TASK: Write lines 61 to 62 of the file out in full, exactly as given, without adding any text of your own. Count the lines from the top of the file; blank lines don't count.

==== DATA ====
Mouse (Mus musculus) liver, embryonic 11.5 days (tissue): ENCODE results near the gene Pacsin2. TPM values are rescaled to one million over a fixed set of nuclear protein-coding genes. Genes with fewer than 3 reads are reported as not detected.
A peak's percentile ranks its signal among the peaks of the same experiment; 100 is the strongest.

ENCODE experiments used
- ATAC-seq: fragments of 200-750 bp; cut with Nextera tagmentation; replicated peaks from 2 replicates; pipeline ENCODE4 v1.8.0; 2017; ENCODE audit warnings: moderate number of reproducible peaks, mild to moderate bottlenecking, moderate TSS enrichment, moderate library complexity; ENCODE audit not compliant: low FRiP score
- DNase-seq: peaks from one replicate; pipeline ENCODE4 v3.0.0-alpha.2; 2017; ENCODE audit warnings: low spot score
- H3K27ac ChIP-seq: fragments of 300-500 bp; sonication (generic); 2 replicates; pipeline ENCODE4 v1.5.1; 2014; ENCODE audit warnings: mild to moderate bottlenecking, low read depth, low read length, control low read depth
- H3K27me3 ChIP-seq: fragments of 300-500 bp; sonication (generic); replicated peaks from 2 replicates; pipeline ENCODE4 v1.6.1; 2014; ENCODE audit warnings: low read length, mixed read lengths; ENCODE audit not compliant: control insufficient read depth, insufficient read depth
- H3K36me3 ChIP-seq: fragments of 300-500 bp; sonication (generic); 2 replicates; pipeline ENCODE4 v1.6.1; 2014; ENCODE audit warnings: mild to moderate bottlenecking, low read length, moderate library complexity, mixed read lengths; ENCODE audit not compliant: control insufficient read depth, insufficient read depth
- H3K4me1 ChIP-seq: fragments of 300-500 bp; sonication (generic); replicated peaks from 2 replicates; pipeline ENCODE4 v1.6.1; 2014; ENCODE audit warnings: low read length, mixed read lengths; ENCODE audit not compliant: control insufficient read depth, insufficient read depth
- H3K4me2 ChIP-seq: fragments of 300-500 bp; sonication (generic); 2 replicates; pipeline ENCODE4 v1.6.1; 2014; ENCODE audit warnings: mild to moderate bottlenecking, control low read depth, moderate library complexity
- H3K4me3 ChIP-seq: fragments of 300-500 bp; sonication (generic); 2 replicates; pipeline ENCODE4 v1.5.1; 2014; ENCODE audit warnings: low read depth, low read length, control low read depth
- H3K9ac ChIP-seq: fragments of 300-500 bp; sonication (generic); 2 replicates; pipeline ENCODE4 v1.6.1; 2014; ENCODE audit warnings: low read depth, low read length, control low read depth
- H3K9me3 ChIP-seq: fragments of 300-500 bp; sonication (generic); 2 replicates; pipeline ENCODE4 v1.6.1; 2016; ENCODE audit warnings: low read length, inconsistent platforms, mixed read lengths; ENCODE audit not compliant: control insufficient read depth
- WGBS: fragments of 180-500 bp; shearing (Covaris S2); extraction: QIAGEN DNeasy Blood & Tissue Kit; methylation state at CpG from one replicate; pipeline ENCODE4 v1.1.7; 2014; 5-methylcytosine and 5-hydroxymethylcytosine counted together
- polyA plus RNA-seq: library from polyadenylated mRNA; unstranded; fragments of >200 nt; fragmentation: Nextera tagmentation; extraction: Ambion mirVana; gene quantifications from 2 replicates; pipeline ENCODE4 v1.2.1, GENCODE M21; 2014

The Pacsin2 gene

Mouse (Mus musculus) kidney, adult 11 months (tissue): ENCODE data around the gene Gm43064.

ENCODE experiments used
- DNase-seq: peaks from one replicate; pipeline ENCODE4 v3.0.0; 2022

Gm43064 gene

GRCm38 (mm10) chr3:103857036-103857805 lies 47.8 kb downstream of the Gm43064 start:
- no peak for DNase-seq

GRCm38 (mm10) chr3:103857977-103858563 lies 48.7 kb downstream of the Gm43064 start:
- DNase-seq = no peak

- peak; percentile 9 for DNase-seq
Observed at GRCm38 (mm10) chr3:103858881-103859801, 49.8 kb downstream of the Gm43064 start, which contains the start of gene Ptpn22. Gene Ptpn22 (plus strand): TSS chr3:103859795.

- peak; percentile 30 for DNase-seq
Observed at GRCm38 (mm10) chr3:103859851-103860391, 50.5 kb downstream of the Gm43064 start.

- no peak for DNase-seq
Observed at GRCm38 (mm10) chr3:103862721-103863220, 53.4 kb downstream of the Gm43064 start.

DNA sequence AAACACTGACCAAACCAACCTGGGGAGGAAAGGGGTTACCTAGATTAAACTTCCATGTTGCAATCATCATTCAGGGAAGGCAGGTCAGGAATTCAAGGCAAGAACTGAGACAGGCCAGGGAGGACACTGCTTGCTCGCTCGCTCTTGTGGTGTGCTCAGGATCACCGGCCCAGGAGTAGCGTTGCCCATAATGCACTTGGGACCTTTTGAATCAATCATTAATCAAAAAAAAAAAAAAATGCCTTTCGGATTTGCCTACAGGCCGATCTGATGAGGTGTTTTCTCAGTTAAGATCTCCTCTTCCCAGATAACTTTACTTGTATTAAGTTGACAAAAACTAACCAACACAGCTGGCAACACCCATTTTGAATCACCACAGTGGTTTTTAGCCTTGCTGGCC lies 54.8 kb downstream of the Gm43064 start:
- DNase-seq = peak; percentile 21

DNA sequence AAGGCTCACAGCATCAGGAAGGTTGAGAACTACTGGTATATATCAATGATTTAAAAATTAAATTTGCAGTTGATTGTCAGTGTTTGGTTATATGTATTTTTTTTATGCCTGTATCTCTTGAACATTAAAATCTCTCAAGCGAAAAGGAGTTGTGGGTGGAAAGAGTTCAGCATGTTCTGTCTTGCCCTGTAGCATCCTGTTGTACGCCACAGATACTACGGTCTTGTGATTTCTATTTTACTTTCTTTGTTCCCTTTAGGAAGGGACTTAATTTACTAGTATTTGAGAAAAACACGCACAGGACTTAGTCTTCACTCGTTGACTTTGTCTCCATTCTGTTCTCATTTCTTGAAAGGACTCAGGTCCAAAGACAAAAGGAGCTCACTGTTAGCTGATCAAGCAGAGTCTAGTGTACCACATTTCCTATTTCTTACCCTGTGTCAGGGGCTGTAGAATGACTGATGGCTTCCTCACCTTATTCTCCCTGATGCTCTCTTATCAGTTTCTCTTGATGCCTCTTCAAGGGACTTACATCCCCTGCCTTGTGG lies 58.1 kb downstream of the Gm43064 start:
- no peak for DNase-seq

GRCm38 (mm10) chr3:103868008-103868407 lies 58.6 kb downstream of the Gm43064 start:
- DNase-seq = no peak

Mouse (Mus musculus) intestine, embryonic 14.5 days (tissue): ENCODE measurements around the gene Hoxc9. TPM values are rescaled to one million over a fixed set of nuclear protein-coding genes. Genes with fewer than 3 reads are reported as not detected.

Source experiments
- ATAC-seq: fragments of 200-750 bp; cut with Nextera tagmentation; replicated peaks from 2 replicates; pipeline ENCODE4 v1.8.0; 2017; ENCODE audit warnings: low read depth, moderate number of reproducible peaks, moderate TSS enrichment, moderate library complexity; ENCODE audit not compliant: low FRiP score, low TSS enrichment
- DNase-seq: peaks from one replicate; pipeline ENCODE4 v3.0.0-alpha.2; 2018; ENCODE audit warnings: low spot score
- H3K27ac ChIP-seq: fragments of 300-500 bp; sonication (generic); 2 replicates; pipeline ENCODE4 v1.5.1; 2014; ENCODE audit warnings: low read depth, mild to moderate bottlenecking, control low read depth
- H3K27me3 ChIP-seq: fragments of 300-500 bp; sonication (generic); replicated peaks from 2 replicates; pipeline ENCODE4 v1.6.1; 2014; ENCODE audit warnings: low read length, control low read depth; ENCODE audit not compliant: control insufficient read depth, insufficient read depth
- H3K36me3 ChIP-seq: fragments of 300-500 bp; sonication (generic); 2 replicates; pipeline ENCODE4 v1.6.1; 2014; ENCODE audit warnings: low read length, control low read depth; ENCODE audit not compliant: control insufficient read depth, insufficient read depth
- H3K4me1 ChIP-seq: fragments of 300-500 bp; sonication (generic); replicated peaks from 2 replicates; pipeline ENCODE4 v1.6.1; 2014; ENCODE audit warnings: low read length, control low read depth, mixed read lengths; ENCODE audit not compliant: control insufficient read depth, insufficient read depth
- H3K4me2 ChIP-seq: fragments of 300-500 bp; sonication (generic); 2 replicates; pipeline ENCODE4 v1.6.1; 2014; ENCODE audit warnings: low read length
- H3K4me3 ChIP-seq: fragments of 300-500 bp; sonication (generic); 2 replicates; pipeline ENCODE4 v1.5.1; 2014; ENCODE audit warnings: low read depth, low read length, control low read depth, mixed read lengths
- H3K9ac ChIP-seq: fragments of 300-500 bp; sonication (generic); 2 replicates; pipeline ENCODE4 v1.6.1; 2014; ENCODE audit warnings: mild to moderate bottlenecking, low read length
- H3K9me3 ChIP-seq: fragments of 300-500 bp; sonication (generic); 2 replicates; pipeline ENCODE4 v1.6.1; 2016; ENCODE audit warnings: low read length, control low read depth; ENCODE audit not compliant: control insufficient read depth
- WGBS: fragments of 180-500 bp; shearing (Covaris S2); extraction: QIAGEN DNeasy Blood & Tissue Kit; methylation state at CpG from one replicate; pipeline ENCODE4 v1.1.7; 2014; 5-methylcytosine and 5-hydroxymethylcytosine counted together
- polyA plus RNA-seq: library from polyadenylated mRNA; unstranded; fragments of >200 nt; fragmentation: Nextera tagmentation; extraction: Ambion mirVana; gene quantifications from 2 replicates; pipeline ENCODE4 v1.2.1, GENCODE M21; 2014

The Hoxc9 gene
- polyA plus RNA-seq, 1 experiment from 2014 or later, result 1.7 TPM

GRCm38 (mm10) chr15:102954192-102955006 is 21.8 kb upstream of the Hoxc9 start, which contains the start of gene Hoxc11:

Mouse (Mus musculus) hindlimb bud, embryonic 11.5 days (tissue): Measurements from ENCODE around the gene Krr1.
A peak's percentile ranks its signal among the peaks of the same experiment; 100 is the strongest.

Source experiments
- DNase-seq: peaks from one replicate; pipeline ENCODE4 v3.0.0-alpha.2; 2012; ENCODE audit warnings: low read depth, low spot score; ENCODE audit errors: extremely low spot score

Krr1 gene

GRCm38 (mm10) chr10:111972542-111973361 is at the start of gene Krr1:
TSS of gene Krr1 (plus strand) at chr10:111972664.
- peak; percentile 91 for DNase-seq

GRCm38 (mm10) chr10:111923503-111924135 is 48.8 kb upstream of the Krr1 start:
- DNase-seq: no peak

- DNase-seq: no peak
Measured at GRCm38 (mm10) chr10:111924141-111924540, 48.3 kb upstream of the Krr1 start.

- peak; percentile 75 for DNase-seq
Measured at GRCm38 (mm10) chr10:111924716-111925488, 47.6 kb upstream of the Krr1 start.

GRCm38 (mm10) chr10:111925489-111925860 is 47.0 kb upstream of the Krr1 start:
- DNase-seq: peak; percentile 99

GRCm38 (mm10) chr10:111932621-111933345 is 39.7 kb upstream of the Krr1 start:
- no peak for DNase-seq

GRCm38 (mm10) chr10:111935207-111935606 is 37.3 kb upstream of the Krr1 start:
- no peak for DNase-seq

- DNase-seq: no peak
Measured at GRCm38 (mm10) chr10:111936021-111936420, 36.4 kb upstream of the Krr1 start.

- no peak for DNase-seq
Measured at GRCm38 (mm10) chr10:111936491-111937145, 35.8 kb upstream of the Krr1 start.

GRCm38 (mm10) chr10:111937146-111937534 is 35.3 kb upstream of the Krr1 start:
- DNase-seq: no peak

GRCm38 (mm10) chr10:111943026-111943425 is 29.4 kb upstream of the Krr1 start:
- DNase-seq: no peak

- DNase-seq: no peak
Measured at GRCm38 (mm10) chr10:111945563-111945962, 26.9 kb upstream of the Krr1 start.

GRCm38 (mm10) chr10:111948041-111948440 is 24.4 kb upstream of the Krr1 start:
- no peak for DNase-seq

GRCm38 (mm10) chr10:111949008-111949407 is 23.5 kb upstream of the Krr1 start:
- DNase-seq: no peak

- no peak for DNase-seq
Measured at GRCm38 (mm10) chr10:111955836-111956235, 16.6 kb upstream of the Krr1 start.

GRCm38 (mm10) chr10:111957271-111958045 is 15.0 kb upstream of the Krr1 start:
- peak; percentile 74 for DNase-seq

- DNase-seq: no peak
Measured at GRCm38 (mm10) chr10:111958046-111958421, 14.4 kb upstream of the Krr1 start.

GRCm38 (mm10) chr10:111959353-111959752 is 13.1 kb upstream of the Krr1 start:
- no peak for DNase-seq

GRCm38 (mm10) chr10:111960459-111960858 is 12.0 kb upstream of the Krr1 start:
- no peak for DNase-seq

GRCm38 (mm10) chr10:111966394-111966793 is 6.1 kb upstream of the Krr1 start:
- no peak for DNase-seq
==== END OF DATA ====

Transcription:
- peak; percentile 91 for DNase-seq

GRCm38 (mm10) chr10:111923503-111924135 is 48.8 kb upstream of the Krr1 start: